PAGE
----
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Field services encompass all kinds of jobs that are conducted on the property of the client, rather than in the office of a company. It can refer to construction, the assembly of certain equipment, transferring goods from one site to another, installing equipment on site but in a broader sense of IT, it also refers to the cloud-based solutions, software ecosystems and integration platforms that facilitate these kinds of field jobs.
On the management side of field service, there are several critical issues that can impose extra costs on the contractor. These problems include low field worker productivity, insufficient administration of work items, storage difficulties, the daily commuting of colleagues and increased risks deriving from it, and the complexity of gathering data for statistics and optimization.
Luckily, with the expansion of software technologies, more and more companies realized the outstanding difference between working with, or without certain high-impact applications. These apps help them increase and monitor their team’s productivity and asset amortization, thus keeping more money in their wallet for other projects, branding, or employee satisfaction.
Applications with location tracking are getting more and more popular in field services, which is a huge step forward for the industry. As we now have mobile internet to power certain mobile and web applications, following and reporting the day-to-day progress of projects has become easier than it used to be. Now field workers can mark at the end of the day the progress they’ve had using their tablets or phones.
However, what happens, when the work has to take place in an area, which has no internet connection or coverage? This is when PWAs come into the picture. So in the following segment we will explore how PWAs can help in field service management.
PWA is the acronym for Progressive Web Application. A PWA is the successful merge of a regular web site and application functionality. Whenever an end-user opens the app from the browser, it behaves like a website, but she has the possibility to install it on the home screen and use it as a native-like mobile application.
The most important traits of a PWA are reliability, speed, responsiveness, and flexibility for browsers and devices. After the app’s installation - which is possible without access to an app store, thus providing faster time to market - the PWA needs much lower time to react to the requests of the user than traditional web apps do, since the data that is needed to start the application is already cached. As a result, it provides a higher level of UX.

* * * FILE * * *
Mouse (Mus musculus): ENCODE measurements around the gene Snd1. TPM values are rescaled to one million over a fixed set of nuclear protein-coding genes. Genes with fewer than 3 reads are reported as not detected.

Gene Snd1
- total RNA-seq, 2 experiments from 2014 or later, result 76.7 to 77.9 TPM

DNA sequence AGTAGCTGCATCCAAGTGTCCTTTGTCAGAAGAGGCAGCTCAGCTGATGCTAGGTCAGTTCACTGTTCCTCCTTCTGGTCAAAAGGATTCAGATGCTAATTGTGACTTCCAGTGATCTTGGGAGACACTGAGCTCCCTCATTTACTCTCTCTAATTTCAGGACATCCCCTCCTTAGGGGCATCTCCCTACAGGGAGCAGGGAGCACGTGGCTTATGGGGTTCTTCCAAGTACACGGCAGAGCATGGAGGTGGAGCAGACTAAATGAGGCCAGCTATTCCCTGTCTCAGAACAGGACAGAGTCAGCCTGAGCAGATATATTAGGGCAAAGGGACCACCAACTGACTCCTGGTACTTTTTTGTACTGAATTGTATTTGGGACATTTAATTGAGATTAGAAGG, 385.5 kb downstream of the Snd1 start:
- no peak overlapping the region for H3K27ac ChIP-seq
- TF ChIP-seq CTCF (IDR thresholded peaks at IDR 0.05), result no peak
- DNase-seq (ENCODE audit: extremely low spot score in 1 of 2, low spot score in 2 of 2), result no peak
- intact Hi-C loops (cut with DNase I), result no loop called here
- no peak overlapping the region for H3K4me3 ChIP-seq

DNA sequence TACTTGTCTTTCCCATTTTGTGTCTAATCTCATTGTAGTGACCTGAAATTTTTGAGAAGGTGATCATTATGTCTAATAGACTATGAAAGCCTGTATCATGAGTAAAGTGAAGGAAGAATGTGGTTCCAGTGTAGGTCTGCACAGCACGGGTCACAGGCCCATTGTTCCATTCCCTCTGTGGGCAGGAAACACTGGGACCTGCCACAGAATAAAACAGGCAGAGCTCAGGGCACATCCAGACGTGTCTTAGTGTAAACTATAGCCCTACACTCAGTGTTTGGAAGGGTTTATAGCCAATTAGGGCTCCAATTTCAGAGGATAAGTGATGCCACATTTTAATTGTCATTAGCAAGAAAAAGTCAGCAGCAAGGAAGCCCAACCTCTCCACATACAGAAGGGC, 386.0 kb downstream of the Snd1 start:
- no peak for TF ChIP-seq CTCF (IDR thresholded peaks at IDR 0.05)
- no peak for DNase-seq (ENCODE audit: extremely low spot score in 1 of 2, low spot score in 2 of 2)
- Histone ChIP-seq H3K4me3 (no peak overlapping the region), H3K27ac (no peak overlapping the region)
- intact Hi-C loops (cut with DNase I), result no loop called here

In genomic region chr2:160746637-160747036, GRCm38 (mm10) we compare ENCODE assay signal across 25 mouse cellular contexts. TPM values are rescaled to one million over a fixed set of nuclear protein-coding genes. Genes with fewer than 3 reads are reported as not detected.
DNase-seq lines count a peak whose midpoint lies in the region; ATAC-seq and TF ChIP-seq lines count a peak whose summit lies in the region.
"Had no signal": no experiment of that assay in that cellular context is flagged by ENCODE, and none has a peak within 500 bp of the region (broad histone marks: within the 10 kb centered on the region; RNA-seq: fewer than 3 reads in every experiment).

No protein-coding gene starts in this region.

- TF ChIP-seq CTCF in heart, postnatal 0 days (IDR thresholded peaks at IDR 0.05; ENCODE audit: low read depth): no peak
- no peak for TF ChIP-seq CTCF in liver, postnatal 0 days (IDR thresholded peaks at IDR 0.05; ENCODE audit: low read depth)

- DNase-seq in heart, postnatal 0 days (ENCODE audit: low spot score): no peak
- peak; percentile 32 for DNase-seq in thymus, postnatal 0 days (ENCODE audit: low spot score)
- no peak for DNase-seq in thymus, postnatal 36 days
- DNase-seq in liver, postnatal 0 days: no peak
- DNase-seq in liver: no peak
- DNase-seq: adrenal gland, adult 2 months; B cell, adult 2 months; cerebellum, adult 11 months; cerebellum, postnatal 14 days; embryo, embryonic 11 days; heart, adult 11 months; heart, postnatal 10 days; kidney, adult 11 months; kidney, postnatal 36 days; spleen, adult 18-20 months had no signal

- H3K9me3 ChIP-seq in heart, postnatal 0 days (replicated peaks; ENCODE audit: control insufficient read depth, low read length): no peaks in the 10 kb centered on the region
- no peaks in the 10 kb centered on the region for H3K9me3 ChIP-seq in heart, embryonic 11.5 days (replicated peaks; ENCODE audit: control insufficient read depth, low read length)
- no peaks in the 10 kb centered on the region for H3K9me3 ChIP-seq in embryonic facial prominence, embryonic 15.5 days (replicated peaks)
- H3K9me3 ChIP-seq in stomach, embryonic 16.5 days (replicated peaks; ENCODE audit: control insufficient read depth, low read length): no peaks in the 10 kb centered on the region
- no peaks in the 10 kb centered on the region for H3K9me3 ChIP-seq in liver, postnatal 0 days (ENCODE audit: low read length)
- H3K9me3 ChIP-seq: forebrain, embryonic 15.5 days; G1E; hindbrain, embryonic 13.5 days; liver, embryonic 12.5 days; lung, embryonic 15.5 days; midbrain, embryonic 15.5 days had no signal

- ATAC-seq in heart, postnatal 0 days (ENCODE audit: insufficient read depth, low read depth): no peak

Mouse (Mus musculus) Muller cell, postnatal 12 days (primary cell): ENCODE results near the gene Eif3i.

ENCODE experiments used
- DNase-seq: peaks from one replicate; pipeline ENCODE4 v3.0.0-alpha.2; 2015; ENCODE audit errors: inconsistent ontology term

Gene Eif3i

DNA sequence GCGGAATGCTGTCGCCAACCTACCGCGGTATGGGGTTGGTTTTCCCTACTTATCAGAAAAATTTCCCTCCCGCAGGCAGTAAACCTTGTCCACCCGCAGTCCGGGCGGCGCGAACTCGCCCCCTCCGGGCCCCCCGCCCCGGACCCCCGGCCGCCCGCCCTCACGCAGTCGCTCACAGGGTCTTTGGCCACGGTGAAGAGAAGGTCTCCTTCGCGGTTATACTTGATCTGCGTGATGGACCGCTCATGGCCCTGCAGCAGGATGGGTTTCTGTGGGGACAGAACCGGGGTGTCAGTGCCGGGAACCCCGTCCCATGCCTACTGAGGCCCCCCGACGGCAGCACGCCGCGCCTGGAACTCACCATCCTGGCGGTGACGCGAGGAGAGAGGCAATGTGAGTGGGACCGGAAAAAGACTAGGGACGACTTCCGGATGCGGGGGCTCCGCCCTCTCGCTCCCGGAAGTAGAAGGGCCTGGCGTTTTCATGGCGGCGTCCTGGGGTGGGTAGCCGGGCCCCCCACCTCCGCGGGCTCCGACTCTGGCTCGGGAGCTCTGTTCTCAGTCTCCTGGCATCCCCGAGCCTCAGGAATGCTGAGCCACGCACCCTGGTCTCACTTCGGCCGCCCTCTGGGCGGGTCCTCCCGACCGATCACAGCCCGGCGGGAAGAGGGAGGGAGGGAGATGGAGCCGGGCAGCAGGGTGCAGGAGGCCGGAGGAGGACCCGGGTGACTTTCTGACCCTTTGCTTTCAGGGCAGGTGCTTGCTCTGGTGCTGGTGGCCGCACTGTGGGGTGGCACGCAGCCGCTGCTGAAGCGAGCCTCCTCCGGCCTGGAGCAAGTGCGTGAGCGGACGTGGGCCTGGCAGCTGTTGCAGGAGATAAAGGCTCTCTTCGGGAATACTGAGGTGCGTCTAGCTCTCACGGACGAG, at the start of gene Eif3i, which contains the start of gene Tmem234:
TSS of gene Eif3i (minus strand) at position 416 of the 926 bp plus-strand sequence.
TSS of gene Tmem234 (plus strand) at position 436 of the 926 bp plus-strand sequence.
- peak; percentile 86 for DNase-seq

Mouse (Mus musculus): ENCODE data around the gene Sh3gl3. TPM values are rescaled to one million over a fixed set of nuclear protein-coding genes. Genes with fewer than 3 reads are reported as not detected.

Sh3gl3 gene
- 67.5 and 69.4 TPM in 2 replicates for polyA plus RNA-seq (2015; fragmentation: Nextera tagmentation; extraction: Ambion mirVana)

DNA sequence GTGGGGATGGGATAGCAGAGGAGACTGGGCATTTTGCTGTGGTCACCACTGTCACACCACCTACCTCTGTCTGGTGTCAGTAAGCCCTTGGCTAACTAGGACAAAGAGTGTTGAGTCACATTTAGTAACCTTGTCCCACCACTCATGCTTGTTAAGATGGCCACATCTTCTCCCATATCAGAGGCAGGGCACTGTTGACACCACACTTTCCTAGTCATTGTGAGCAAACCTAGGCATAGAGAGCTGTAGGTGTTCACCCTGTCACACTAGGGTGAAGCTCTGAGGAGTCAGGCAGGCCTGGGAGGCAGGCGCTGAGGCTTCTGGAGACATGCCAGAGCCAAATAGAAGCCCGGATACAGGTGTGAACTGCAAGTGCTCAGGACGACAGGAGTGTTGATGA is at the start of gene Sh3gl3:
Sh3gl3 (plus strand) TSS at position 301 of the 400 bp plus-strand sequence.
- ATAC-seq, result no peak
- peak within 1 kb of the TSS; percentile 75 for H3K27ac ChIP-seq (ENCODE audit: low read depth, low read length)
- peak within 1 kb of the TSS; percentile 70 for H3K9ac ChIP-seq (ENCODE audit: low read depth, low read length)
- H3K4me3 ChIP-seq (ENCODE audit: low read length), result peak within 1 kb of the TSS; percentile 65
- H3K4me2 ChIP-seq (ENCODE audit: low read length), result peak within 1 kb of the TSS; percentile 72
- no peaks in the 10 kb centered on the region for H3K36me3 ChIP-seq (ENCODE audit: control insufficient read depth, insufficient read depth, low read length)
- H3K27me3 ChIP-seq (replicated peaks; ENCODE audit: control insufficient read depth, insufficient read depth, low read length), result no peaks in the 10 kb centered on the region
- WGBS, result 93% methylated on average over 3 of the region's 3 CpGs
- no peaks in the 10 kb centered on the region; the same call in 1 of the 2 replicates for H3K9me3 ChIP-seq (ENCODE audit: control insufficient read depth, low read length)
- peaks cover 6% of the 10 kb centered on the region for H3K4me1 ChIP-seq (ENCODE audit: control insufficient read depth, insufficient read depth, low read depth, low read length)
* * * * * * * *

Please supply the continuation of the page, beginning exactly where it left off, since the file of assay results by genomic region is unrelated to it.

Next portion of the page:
An installed application controlling the launch experience and customizing the icons, the splash screen, and basically everything in the manifest file will become the advocates of customer satisfaction. However the “Progressive” in PWAs mean that these features are to be treated as enhancements to a web application, so there must always be a way in a PWA to fall back on the traditional browser experience, should the user ignore it, or when the browser does not support it.
As mentioned before, wireless connection can be unstable many times, especially when on the move. This is why the offline support of PWA comes handy. Whenever the user is online, the PWA synchronizes the data into the device’s cache. When there is a disruption of connection or no internet at all, it retrieves information from there. The only limitation is the cache-size.
There are different solutions to store static application resources, like LocalStorage or the Native File System API – which is still under development, but the origin trial is available on Chrome -, though the Cache Storage API is the most reliable for network resources, while IndexedDB is a great choice for other data. The last two storage methods have some advantage over the others, because they are:
PWA applications have access to the device’s geolocation data, this is why it is easy for managers to monitor the whereabouts of the field workers.
This enables managers to:
With the use of push notifications, information appears on the screen of the worker or the manager in an instant. Deriving from this, the flow of information can continue between them unceasingly. This facilitates easier and faster communication and reporting, enhancing the productivity of field workers, and helping managers gather more data about progress. This way, they are able to eliminate most factors that contribute to missed deadlines or extra, unseen costs.
Although iOS mobile devices currently do not support push notifications for the web and no news of future support have been reported, PWAs can fall back to in-app-notifications through web sockets or e-mail notifications on these devices.
Considering the most challenging daily struggle that companies and managers need to face concerning the management of their field service workers, Progressive Web Applications can come to the rescue with their varied features to eliminate these.
PWAs help companies to increase worker productivity, monitor progress, and collect data in real-timefor analytical purposes. Due to these advantages, enterprises working in this industry can cut extra costs, meet deadlines, and save more money for upcoming projects.
Although native applications may currently have better performance since they have direct access to the mobile device’s resources, PWAs can provide a cross platform user experience at a development cost that is only a fraction of native mobile app development.
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